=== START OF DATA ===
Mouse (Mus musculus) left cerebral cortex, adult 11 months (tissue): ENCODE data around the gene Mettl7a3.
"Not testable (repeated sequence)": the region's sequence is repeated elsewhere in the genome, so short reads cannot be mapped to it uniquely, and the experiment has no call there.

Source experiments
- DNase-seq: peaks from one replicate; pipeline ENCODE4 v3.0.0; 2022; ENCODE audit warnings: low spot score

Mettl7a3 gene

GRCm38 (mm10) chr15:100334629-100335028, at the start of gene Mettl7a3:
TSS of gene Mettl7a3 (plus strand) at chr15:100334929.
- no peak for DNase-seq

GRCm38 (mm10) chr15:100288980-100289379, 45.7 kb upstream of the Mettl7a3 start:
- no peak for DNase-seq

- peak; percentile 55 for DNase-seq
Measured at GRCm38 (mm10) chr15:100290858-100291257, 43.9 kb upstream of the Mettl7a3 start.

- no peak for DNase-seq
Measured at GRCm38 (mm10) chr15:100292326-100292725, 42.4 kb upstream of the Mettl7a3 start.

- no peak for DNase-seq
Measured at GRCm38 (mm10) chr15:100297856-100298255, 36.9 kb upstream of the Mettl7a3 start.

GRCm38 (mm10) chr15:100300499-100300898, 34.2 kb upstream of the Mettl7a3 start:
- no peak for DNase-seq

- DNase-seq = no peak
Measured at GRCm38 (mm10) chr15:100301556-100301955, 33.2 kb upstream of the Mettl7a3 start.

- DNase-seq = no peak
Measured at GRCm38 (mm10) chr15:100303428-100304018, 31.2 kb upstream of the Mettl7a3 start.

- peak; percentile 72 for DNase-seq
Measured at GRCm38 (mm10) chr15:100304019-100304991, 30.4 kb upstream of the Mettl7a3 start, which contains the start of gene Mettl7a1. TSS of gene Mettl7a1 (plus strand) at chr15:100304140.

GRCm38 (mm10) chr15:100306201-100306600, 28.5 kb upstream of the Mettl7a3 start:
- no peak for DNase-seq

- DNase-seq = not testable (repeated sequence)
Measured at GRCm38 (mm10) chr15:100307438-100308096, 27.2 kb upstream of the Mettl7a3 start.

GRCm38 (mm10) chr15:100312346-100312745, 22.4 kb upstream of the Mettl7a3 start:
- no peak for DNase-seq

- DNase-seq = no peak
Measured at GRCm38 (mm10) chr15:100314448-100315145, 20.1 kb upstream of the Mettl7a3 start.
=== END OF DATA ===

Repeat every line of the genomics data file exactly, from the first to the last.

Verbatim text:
Mouse (Mus musculus) left cerebral cortex, adult 11 months (tissue): ENCODE data around the gene Mettl7a3.
"Not testable (repeated sequence)": the region's sequence is repeated elsewhere in the genome, so short reads cannot be mapped to it uniquely, and the experiment has no call there.

Source experiments
- DNase-seq: peaks from one replicate; pipeline ENCODE4 v3.0.0; 2022; ENCODE audit warnings: low spot score

Mettl7a3 gene

GRCm38 (mm10) chr15:100334629-100335028, at the start of gene Mettl7a3:
TSS of gene Mettl7a3 (plus strand) at chr15:100334929.
- no peak for DNase-seq

GRCm38 (mm10) chr15:100288980-100289379, 45.7 kb upstream of the Mettl7a3 start:
- no peak for DNase-seq

- peak; percentile 55 for DNase-seq
Measured at GRCm38 (mm10) chr15:100290858-100291257, 43.9 kb upstream of the Mettl7a3 start.

- no peak for DNase-seq
Measured at GRCm38 (mm10) chr15:100292326-100292725, 42.4 kb upstream of the Mettl7a3 start.

- no peak for DNase-seq
Measured at GRCm38 (mm10) chr15:100297856-100298255, 36.9 kb upstream of the Mettl7a3 start.

GRCm38 (mm10) chr15:100300499-100300898, 34.2 kb upstream of the Mettl7a3 start:
- no peak for DNase-seq

- DNase-seq = no peak
Measured at GRCm38 (mm10) chr15:100301556-100301955, 33.2 kb upstream of the Mettl7a3 start.

- DNase-seq = no peak
Measured at GRCm38 (mm10) chr15:100303428-100304018, 31.2 kb upstream of the Mettl7a3 start.

- peak; percentile 72 for DNase-seq
Measured at GRCm38 (mm10) chr15:100304019-100304991, 30.4 kb upstream of the Mettl7a3 start, which contains the start of gene Mettl7a1. TSS of gene Mettl7a1 (plus strand) at chr15:100304140.

GRCm38 (mm10) chr15:100306201-100306600, 28.5 kb upstream of the Mettl7a3 start:
- no peak for DNase-seq

- DNase-seq = not testable (repeated sequence)
Measured at GRCm38 (mm10) chr15:100307438-100308096, 27.2 kb upstream of the Mettl7a3 start.

GRCm38 (mm10) chr15:100312346-100312745, 22.4 kb upstream of the Mettl7a3 start:
- no peak for DNase-seq

- DNase-seq = no peak
Measured at GRCm38 (mm10) chr15:100314448-100315145, 20.1 kb upstream of the Mettl7a3 start.